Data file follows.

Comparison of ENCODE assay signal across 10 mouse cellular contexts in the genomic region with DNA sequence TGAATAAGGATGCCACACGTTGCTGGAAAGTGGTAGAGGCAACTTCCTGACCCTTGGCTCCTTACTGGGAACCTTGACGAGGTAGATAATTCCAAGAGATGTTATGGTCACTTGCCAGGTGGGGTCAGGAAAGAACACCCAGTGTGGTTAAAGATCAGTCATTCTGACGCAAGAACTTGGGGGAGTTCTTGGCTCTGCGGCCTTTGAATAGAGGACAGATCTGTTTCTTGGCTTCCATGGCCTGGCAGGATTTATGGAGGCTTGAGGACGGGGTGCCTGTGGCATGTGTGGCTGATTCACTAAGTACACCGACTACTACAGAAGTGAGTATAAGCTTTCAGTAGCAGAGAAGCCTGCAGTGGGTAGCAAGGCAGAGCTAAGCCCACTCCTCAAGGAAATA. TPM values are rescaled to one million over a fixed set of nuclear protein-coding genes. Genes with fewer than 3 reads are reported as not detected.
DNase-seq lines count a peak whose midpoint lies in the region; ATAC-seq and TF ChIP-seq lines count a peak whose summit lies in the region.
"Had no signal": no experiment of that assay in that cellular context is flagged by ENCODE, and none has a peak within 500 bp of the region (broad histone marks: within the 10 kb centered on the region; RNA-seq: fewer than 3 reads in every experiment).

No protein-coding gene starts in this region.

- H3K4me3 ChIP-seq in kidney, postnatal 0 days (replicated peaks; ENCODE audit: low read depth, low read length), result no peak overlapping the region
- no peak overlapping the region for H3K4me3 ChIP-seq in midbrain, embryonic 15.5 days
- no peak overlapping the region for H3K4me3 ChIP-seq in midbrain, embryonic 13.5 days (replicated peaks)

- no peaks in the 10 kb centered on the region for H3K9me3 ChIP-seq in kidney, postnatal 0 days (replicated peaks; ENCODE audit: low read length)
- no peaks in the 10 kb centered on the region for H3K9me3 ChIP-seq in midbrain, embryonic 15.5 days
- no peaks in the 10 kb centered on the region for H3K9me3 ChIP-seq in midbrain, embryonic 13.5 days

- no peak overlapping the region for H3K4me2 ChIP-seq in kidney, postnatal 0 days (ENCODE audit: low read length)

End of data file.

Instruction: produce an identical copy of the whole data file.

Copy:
Comparison of ENCODE assay signal across 10 mouse cellular contexts in the genomic region with DNA sequence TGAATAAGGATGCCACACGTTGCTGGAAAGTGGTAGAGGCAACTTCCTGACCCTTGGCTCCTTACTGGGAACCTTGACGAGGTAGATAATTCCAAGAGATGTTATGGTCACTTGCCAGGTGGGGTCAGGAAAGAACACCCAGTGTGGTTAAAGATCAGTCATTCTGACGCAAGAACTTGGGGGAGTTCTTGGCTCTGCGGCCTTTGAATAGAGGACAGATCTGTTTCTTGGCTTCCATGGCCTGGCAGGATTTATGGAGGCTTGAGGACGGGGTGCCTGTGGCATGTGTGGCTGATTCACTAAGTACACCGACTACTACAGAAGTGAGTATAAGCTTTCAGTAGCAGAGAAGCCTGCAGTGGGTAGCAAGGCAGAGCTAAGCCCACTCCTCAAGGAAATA. TPM values are rescaled to one million over a fixed set of nuclear protein-coding genes. Genes with fewer than 3 reads are reported as not detected.
DNase-seq lines count a peak whose midpoint lies in the region; ATAC-seq and TF ChIP-seq lines count a peak whose summit lies in the region.
"Had no signal": no experiment of that assay in that cellular context is flagged by ENCODE, and none has a peak within 500 bp of the region (broad histone marks: within the 10 kb centered on the region; RNA-seq: fewer than 3 reads in every experiment).

No protein-coding gene starts in this region.

- H3K4me3 ChIP-seq in kidney, postnatal 0 days (replicated peaks; ENCODE audit: low read depth, low read length), result no peak overlapping the region
- no peak overlapping the region for H3K4me3 ChIP-seq in midbrain, embryonic 15.5 days
- no peak overlapping the region for H3K4me3 ChIP-seq in midbrain, embryonic 13.5 days (replicated peaks)

- no peaks in the 10 kb centered on the region for H3K9me3 ChIP-seq in kidney, postnatal 0 days (replicated peaks; ENCODE audit: low read length)
- no peaks in the 10 kb centered on the region for H3K9me3 ChIP-seq in midbrain, embryonic 15.5 days
- no peaks in the 10 kb centered on the region for H3K9me3 ChIP-seq in midbrain, embryonic 13.5 days

- no peak overlapping the region for H3K4me2 ChIP-seq in kidney, postnatal 0 days (ENCODE audit: low read length)